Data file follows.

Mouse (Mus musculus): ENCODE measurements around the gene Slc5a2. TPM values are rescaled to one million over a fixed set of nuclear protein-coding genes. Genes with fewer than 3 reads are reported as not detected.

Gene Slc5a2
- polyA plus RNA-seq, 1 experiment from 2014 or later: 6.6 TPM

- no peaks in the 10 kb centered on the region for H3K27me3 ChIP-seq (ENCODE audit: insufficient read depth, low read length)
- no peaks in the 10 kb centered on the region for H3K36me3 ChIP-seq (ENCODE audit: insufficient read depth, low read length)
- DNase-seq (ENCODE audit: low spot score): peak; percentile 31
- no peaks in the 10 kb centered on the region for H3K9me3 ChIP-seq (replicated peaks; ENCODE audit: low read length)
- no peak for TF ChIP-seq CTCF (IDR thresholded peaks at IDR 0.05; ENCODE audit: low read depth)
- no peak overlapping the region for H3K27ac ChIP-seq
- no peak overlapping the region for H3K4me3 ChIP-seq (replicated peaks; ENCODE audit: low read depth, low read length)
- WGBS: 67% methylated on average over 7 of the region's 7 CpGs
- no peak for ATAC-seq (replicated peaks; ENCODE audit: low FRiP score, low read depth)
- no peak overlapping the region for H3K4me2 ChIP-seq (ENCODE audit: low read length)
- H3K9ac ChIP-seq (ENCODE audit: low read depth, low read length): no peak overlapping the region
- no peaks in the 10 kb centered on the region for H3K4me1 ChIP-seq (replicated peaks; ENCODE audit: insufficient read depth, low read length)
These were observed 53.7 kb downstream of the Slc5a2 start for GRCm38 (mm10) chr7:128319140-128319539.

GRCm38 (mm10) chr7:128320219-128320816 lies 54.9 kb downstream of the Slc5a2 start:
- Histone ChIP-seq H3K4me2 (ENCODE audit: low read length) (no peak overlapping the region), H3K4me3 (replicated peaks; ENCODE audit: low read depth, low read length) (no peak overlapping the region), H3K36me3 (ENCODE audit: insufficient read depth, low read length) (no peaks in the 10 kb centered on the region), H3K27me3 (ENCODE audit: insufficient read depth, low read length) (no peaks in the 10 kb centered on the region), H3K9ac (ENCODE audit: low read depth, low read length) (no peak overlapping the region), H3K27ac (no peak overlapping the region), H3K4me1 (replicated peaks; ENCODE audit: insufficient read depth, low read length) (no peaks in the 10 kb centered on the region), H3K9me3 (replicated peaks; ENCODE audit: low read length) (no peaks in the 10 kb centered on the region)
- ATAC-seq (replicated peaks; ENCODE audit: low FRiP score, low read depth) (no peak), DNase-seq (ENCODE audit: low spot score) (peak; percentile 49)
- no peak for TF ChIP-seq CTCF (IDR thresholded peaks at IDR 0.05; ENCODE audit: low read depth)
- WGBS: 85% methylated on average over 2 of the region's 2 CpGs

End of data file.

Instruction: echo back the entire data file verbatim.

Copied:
Mouse (Mus musculus): ENCODE measurements around the gene Slc5a2. TPM values are rescaled to one million over a fixed set of nuclear protein-coding genes. Genes with fewer than 3 reads are reported as not detected.

Gene Slc5a2
- polyA plus RNA-seq, 1 experiment from 2014 or later: 6.6 TPM

- no peaks in the 10 kb centered on the region for H3K27me3 ChIP-seq (ENCODE audit: insufficient read depth, low read length)
- no peaks in the 10 kb centered on the region for H3K36me3 ChIP-seq (ENCODE audit: insufficient read depth, low read length)
- DNase-seq (ENCODE audit: low spot score): peak; percentile 31
- no peaks in the 10 kb centered on the region for H3K9me3 ChIP-seq (replicated peaks; ENCODE audit: low read length)
- no peak for TF ChIP-seq CTCF (IDR thresholded peaks at IDR 0.05; ENCODE audit: low read depth)
- no peak overlapping the region for H3K27ac ChIP-seq
- no peak overlapping the region for H3K4me3 ChIP-seq (replicated peaks; ENCODE audit: low read depth, low read length)
- WGBS: 67% methylated on average over 7 of the region's 7 CpGs
- no peak for ATAC-seq (replicated peaks; ENCODE audit: low FRiP score, low read depth)
- no peak overlapping the region for H3K4me2 ChIP-seq (ENCODE audit: low read length)
- H3K9ac ChIP-seq (ENCODE audit: low read depth, low read length): no peak overlapping the region
- no peaks in the 10 kb centered on the region for H3K4me1 ChIP-seq (replicated peaks; ENCODE audit: insufficient read depth, low read length)
These were observed 53.7 kb downstream of the Slc5a2 start for GRCm38 (mm10) chr7:128319140-128319539.

GRCm38 (mm10) chr7:128320219-128320816 lies 54.9 kb downstream of the Slc5a2 start:
- Histone ChIP-seq H3K4me2 (ENCODE audit: low read length) (no peak overlapping the region), H3K4me3 (replicated peaks; ENCODE audit: low read depth, low read length) (no peak overlapping the region), H3K36me3 (ENCODE audit: insufficient read depth, low read length) (no peaks in the 10 kb centered on the region), H3K27me3 (ENCODE audit: insufficient read depth, low read length) (no peaks in the 10 kb centered on the region), H3K9ac (ENCODE audit: low read depth, low read length) (no peak overlapping the region), H3K27ac (no peak overlapping the region), H3K4me1 (replicated peaks; ENCODE audit: insufficient read depth, low read length) (no peaks in the 10 kb centered on the region), H3K9me3 (replicated peaks; ENCODE audit: low read length) (no peaks in the 10 kb centered on the region)
- ATAC-seq (replicated peaks; ENCODE audit: low FRiP score, low read depth) (no peak), DNase-seq (ENCODE audit: low spot score) (peak; percentile 49)
- no peak for TF ChIP-seq CTCF (IDR thresholded peaks at IDR 0.05; ENCODE audit: low read depth)
- WGBS: 85% methylated on average over 2 of the region's 2 CpGs